Springwoods Elementary School Family Literacy Night event parents learn proven strategies to support literacy learning at home

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The Family Literacy Night held recently at Springwoods Elementary School brought together parents, students, educators and other educational support staff for an enjoyable evening of reading, learning and pleasure. The evening was coordinated by Michelle Percy-Best, School Reading Specialist, who wanted to ensure parents left with skills and strategies to support literacy learning and ways to promote literacy. interest and commitment to reading and books. While parents and students from kindergarten to grade 2 joined educators in the cafeteria to practice using story strings and other literacy activities, in the library, parents of students from Grades 3-5 received ideas for increasing a young learner’s engagement in reading. Families also had the option of registering for library cards through the Prince William Public Library System.

After the session at the library, a mother shared something new she had learned. Rather than just telling her children to read every night, she found that talking about the title, table of contents, and other parts of the book with her children, and asking them questions about the books they read , will help them learn and enjoy what they read.

Parents were shown how to use storytelling and effectively help their child understand the relationship between the sounds of spoken language and the letters of written language. They heard how discussion improves comprehension skills and language development.

For young readers, much of the learning happens before the ability to access and understand printed text. For example, reading and displaying books gives a child basic experience like directionality or understanding that in English, reading is left to right and top to bottom. Visual word recognition, page turning, and components of sentence structure such as spaces between words, capitalization, and punctuation are all useful components that, if introduced early, can lead to reading success.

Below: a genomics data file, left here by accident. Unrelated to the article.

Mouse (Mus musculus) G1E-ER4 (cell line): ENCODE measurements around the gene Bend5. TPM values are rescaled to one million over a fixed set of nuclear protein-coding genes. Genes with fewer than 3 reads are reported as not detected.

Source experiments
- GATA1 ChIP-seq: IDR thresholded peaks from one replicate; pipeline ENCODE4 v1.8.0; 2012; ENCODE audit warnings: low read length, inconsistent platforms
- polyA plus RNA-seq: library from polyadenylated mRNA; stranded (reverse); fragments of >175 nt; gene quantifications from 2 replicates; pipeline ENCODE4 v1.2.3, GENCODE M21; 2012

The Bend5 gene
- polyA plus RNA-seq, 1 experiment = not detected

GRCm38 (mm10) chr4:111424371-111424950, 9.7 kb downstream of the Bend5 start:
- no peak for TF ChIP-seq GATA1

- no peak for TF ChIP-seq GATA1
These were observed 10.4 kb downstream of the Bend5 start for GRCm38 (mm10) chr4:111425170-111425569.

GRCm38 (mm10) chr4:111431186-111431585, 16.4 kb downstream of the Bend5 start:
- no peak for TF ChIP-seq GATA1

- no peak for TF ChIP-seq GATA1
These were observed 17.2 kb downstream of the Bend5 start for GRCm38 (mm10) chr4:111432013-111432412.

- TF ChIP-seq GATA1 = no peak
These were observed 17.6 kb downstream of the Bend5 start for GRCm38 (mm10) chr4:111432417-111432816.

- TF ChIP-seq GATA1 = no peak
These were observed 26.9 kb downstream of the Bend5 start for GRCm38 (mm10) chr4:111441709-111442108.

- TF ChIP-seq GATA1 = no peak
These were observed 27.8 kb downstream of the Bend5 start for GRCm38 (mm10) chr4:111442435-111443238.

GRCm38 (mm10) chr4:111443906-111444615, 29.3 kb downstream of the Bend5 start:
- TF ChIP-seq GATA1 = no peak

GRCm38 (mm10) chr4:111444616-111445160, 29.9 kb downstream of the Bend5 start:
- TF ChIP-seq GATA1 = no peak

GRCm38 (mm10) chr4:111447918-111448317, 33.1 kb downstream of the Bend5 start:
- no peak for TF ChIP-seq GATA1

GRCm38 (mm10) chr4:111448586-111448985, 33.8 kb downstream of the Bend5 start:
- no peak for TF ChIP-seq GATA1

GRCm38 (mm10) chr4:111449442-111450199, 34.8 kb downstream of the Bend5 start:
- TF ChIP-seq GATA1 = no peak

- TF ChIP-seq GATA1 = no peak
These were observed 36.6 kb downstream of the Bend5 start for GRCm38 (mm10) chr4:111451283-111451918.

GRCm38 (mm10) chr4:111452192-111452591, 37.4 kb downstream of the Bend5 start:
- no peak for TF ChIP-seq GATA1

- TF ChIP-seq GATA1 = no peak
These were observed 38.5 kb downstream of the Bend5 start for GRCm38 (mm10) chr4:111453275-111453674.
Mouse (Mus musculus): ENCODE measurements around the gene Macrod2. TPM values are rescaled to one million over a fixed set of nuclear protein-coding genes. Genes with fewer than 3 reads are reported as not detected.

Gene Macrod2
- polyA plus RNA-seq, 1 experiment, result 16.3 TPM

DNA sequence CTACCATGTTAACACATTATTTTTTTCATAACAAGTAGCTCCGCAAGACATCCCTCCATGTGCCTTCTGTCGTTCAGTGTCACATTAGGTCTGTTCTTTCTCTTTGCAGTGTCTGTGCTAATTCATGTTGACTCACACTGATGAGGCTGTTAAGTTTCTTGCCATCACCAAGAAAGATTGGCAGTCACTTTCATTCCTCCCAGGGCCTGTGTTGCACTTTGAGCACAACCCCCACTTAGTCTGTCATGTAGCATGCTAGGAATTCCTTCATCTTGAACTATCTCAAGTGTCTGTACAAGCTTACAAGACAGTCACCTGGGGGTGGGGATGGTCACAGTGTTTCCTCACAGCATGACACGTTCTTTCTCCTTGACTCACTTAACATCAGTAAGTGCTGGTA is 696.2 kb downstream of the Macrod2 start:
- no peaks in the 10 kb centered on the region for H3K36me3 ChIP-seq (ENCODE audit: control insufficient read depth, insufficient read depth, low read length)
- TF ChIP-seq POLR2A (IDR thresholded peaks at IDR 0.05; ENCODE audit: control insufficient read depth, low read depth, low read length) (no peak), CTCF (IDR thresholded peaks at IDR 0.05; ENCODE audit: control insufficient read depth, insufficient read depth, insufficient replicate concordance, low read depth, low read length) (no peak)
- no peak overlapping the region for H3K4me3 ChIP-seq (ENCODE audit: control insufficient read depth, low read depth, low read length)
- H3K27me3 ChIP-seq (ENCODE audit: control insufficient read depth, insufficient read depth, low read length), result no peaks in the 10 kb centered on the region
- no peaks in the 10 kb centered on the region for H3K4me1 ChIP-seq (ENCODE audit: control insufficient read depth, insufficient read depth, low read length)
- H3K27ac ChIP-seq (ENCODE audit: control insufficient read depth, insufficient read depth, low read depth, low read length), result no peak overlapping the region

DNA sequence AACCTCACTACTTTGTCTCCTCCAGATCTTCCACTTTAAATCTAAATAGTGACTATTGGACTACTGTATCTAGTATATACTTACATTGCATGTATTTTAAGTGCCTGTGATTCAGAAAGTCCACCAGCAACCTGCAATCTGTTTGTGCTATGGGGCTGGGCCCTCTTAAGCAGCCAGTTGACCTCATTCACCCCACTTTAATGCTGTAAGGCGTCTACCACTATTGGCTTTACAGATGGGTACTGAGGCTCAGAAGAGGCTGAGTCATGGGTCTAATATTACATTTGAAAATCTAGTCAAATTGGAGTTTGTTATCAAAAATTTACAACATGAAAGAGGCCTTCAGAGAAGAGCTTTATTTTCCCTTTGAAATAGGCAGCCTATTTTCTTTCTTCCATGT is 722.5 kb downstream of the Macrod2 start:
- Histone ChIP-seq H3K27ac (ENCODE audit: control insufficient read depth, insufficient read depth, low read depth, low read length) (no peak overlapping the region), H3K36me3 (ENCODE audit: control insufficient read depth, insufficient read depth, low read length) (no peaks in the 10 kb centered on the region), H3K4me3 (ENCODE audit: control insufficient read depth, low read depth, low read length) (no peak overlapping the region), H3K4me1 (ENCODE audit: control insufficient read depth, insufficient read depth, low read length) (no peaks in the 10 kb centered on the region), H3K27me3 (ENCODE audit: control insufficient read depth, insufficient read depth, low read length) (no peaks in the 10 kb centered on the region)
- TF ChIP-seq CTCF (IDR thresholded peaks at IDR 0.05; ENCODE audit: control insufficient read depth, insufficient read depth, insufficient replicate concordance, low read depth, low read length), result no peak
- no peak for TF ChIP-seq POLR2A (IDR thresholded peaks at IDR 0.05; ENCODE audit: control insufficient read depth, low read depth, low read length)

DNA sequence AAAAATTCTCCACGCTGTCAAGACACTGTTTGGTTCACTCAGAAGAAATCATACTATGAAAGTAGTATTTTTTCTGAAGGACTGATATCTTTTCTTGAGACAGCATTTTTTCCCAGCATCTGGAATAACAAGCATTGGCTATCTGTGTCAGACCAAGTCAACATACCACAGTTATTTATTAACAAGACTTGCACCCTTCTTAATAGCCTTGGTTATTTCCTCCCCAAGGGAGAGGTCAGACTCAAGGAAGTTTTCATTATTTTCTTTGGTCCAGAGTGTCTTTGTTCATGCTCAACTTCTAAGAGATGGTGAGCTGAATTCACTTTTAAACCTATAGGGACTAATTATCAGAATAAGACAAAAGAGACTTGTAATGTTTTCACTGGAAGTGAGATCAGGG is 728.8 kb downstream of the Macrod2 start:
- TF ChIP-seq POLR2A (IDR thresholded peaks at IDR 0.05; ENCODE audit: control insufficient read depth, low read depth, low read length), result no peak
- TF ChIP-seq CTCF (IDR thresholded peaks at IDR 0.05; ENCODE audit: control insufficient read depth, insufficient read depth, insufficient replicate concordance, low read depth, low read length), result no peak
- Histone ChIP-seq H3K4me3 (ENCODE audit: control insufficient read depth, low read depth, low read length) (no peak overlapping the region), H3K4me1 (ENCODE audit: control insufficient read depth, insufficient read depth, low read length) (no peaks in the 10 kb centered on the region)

“I’m trying to make my daughter really like to read and feel comfortable talking and saying words, so it’s really important for us to be here tonight,” one mother shared. “I’m learning and getting a lot of advice from the teachers. I’m going to use the ones in the house to help her.

The evening ended with a presentation by Ginjer Clark, non-fiction author of fun, action-packed and fact-filled children’s books, who invited young people in the audience to give their thoughts on everything from defining from “non-fiction” to animal facts. she writes. She engaged the whole group with stories and descriptions of characters from her books and tales to encourage young writers.

The students shared some of the things they learned from the presentation, including that “crocodiles carry their babies in their mouths” and “it takes a long time to make a book.” One student said he particularly liked “the things I did with my whole family”.

Family and community involvement Participación familiar y comunitaria

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